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IMF Executive Board Concludes 2018 Article IV Consultation with Belize

November 16, 2018

On November 12, 2018, the Executive Board of the International Monetary Fund (IMF) concluded the Article IV consultation1 with Belize. 

Belize’s economic recovery is strengthening, supported by a favorable global environment.  Real GDP is estimated to have increased by 1.4 percent in 2017, and recent data indicate an acceleration in economic activity. This acceleration reflects growth in the tourism and agricultural sectors, on the back of economic expansion in Belize’s trade partners, expanded capacity, and foreign direct investment. Unemployment decreased to 9.4 percent in April 2018 from 9.7 percent six months earlier, the current account deficit narrowed to 7.6 percent of GDP in 2017 from 8.4 percent of GDP in 2016, and the financial sector is strengthening. The government delivered a significant fiscal adjustment in FY2017/18, with a primary fiscal balance surplus of 1.3 percent of GDP. 

The medium-term outlook remains challenging. Real GDP growth is projected at just below 2 percent in the medium term. The current account deficit is projected to gradually narrow, but remain significant, with international reserves projected below 3 months of imports of goods and services over the medium term. A fiscal stance that is stronger than currently projected would be needed to reduce public debt from its end-2017 level (94 percent of GDP) to prudent levels over the long term and build buffers against shocks. Contested legacy claims, estimated at about 5 percent of GDP, could lead to large public and external financing needs. The risk of renewed pressures on correspondent banking relationships (CBRs) remains. On the upside, additional foreign direct investment, including in connection with the tourism industry’s expansion, and a successful implementation of the Growth and Sustainable Development Strategy (GSDS) could result in a sustained rise in growth. 

Executive Board Assessment2 

Belize’s economic recovery is strengthening and Directors welcomed the authorities’ progress in restoring fiscal sustainability and financial sector soundness. However, the medium‑term outlook remains challenging with elevated government debt and external imbalances. With this background, Directors encouraged the authorities to implement reforms to raise economic growth and resilience, reduce government debt, and strengthen the financial sector.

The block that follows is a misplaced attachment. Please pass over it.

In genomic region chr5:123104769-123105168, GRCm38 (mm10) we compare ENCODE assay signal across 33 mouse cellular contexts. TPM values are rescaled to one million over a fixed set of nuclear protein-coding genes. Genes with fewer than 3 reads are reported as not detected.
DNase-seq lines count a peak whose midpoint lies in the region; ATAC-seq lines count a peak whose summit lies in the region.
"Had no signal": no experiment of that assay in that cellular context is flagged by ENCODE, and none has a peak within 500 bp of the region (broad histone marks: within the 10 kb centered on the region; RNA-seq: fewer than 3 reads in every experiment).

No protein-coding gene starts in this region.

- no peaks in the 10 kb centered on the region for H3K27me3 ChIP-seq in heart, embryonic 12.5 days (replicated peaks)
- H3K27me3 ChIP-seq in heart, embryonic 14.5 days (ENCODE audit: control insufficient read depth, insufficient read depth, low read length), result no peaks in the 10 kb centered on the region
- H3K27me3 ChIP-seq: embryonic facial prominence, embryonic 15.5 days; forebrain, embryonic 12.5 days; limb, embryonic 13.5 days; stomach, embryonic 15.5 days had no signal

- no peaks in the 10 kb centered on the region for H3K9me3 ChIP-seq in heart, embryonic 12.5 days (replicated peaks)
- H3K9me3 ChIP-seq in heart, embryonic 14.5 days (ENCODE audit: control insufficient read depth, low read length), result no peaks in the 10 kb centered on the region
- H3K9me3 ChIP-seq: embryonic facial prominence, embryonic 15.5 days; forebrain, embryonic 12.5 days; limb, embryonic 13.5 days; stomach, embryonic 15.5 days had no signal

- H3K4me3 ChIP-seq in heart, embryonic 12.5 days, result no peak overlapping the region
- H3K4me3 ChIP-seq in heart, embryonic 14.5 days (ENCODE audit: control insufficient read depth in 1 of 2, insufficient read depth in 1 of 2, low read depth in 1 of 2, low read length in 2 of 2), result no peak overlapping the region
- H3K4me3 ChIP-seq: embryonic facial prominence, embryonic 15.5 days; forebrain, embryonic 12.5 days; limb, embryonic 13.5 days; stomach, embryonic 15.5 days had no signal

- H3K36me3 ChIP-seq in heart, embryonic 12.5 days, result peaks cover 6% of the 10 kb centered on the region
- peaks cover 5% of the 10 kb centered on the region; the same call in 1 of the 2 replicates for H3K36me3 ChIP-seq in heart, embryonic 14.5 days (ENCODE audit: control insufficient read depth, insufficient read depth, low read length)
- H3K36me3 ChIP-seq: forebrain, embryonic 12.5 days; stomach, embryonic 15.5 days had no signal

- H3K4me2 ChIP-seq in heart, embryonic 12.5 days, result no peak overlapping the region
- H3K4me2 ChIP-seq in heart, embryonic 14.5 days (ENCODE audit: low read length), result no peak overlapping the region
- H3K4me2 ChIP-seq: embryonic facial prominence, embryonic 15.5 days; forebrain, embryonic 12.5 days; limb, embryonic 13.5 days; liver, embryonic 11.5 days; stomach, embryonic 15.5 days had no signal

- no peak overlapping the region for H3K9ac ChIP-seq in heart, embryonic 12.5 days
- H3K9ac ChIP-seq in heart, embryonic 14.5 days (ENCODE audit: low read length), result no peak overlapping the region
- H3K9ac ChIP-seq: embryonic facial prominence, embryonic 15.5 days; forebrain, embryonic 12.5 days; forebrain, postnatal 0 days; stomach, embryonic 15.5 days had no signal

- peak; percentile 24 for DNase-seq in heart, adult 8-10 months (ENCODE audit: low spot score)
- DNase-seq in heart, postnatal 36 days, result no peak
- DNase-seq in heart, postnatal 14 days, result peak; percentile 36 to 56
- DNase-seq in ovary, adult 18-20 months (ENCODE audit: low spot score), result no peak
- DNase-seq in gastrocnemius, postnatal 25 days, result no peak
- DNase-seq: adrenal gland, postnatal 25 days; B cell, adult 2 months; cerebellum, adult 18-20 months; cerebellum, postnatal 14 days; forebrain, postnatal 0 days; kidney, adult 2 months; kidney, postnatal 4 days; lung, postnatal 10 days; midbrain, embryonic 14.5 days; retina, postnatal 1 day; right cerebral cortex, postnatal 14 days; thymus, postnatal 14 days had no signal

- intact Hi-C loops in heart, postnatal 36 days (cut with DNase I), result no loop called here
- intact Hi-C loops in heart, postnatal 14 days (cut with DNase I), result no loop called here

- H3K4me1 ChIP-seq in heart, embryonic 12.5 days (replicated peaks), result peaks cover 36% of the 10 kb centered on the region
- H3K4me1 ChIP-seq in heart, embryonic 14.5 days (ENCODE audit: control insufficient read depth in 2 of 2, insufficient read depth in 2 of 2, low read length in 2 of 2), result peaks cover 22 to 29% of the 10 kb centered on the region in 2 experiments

Structural reforms are key to enhance the business climate and improve medium‑term growth prospects. Directors encouraged the authorities to take steps to facilitate access to credit, address labor market rigidities and skill gaps, improve governance, and amplify support for crime prevention. Directors welcomed the Climate Change Policy Assessment, conducted with support from the IMF and the World Bank, and emphasized the need to intensify ongoing efforts to build resilience to natural disasters, through investment in adaptation infrastructure, greater self‑insurance, and optimized use of risk management instruments. 

Directors welcomed the significant fiscal consolidation achieved in FY2017/18 and further adjustment envisaged in the FY2018/19 budget. Reducing public debt to prudent levels would require additional fiscal reforms. Directors highlighted the need to broaden the tax base, strengthen tax administration, reduce wage spending and undertake pension reform. To support the poverty alleviation strategy, Directors saw merit in strengthening the social safety net by increasing the use of formal targeting mechanisms. They encouraged the authorities to support fiscal adjustment with a well‑designed fiscal rule. 

Directors noted that the financial system is strengthening but should remain under tight supervision. They encouraged the authorities to fortify the bank resolution legal framework with more effective tools and greater regulatory autonomy, with IMF technical assistance. They also highlighted the need to undertake an asset quality review to assess banks’ capital buffers.